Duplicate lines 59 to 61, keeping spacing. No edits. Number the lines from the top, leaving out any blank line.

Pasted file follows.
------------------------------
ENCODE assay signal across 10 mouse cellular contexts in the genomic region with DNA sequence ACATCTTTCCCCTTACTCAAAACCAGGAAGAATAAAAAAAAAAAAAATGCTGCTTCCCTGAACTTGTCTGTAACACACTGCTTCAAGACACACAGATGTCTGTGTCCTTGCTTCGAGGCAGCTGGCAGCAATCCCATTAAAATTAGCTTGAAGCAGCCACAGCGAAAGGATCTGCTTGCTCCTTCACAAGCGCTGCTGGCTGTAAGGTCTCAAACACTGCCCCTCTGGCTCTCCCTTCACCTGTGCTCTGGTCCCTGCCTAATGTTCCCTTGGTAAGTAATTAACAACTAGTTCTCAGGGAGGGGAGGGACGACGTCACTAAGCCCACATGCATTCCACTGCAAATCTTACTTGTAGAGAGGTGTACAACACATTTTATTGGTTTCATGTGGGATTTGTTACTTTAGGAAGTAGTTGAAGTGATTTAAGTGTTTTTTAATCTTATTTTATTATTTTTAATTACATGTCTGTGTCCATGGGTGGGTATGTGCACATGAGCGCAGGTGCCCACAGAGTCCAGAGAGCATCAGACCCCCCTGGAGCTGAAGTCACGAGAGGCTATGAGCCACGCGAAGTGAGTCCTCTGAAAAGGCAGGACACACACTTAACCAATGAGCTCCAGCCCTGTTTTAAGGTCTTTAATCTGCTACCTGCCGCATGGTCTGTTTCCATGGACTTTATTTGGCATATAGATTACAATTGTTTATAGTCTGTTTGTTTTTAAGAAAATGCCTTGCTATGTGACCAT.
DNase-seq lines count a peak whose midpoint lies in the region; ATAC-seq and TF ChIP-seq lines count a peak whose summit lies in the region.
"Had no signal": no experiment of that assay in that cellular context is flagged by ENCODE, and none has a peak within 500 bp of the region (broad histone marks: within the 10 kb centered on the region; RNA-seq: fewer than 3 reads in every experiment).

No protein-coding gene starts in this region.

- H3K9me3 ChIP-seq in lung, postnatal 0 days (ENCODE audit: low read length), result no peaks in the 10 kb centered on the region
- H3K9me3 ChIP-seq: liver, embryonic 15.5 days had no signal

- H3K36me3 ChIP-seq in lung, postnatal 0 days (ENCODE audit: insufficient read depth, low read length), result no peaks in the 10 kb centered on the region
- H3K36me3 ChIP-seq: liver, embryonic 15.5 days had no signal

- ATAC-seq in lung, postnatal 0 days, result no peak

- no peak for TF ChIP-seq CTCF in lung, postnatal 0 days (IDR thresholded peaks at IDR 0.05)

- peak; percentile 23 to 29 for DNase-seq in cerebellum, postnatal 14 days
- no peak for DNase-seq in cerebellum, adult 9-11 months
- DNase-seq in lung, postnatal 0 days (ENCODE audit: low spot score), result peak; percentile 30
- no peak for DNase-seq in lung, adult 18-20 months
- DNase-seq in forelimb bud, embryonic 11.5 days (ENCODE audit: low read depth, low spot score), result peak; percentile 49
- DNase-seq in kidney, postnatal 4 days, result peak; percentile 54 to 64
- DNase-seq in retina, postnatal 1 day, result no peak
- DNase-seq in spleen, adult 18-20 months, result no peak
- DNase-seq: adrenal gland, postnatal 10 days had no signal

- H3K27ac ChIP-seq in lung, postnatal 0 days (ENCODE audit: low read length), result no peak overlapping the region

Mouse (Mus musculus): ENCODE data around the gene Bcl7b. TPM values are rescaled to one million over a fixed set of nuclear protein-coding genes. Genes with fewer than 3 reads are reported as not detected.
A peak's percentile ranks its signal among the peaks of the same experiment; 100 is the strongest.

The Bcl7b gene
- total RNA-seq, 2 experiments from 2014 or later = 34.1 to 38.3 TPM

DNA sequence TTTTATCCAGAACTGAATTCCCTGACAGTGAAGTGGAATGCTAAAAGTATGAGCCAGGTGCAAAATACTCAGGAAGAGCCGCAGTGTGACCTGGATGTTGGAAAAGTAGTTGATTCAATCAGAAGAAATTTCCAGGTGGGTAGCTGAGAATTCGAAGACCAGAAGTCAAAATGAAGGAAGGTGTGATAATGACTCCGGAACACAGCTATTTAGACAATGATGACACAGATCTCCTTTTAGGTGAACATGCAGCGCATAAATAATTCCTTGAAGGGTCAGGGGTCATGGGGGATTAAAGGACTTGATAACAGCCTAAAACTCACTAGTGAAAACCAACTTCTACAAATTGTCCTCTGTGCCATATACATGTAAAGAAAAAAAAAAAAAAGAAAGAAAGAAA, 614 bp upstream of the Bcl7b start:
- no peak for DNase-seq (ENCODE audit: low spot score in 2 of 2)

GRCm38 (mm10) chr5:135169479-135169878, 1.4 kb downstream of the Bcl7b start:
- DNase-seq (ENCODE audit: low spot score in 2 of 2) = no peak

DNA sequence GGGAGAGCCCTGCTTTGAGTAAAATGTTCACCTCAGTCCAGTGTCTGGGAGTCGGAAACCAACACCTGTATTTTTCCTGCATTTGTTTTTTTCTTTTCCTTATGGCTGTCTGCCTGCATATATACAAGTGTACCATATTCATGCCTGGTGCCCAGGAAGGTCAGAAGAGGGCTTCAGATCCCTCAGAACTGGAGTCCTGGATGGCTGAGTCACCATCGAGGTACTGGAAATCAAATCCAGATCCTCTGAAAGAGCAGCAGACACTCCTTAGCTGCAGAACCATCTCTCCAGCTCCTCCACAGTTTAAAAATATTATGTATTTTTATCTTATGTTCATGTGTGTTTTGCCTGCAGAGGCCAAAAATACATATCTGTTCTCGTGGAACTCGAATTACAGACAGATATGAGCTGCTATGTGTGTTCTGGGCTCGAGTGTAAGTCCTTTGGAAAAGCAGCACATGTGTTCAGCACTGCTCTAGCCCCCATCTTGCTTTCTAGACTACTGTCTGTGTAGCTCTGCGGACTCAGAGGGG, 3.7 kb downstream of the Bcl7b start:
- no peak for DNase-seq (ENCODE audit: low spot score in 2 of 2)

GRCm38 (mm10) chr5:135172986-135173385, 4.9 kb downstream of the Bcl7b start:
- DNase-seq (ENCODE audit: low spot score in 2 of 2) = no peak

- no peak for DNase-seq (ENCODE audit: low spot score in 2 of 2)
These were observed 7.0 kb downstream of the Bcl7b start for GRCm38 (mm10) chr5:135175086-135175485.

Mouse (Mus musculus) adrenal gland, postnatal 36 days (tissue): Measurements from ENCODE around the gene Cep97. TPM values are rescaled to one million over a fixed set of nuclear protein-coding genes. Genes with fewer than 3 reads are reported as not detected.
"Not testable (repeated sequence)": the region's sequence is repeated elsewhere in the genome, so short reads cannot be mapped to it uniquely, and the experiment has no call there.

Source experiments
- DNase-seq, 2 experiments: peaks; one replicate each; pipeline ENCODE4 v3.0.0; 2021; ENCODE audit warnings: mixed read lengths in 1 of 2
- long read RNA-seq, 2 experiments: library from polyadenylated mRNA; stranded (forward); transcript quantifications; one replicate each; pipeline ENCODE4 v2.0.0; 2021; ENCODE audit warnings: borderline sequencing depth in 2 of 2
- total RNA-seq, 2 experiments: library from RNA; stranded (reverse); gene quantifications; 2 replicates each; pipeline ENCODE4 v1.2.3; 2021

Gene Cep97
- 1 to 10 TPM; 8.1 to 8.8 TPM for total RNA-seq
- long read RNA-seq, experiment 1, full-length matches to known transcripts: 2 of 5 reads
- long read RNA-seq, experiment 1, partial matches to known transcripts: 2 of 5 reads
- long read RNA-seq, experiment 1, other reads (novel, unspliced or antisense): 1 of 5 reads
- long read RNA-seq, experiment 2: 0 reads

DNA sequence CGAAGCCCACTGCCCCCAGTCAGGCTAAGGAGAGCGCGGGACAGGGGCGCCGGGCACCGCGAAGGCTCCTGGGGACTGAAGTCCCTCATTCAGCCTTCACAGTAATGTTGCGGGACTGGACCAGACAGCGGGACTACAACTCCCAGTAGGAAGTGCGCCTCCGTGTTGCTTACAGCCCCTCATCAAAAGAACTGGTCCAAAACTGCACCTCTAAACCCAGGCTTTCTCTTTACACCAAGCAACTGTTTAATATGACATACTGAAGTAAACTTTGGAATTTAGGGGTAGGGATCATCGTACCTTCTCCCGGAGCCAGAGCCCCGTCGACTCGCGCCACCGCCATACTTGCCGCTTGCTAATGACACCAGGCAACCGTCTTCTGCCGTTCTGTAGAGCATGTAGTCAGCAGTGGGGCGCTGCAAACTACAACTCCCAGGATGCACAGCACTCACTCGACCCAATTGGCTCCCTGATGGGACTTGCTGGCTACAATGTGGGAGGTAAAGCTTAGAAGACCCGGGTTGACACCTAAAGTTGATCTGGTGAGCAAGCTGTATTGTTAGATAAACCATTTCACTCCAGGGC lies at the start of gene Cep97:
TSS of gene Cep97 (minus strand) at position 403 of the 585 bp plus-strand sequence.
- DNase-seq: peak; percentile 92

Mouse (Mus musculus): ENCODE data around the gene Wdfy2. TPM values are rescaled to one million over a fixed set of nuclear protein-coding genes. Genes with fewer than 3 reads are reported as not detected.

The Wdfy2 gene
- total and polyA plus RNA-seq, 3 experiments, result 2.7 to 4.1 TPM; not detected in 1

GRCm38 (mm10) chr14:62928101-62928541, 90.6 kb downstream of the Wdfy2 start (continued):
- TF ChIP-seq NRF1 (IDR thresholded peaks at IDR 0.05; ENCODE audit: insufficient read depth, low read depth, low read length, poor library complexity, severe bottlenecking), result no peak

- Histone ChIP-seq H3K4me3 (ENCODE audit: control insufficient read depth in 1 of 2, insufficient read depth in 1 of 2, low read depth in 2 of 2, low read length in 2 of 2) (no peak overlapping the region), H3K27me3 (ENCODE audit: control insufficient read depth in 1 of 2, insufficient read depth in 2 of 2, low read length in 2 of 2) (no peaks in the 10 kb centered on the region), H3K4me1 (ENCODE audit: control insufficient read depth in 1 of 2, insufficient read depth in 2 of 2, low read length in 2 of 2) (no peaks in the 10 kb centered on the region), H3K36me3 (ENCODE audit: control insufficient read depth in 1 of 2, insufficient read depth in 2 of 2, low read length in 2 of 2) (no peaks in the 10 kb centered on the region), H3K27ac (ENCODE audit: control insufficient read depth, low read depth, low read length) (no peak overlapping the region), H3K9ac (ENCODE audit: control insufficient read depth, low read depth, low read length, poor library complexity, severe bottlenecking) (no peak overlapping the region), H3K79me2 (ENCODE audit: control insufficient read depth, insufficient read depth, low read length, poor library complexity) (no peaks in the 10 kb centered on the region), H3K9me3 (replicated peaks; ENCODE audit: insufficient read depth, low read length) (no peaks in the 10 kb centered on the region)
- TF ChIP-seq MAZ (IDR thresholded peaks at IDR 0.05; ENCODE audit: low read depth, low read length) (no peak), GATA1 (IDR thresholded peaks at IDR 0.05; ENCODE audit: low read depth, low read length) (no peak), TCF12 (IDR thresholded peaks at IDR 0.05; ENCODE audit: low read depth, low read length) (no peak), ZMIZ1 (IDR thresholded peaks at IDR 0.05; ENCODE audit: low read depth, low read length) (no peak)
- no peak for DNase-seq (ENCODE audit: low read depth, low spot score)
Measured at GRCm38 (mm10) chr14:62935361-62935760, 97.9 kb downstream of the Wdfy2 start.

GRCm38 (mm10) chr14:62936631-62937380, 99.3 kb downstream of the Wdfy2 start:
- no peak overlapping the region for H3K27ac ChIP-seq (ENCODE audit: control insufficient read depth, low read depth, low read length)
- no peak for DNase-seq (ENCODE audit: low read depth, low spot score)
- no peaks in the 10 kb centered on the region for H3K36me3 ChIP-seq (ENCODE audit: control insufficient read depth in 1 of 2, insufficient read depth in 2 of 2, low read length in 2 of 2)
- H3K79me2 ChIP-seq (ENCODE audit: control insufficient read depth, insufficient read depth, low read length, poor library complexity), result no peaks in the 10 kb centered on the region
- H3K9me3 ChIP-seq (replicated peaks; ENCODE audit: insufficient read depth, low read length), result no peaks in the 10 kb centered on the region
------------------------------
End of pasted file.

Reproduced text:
GRCm38 (mm10) chr14:62936631-62937380, 99.3 kb downstream of the Wdfy2 start:
- no peak overlapping the region for H3K27ac ChIP-seq (ENCODE audit: control insufficient read depth, low read depth, low read length)
- no peak for DNase-seq (ENCODE audit: low read depth, low spot score)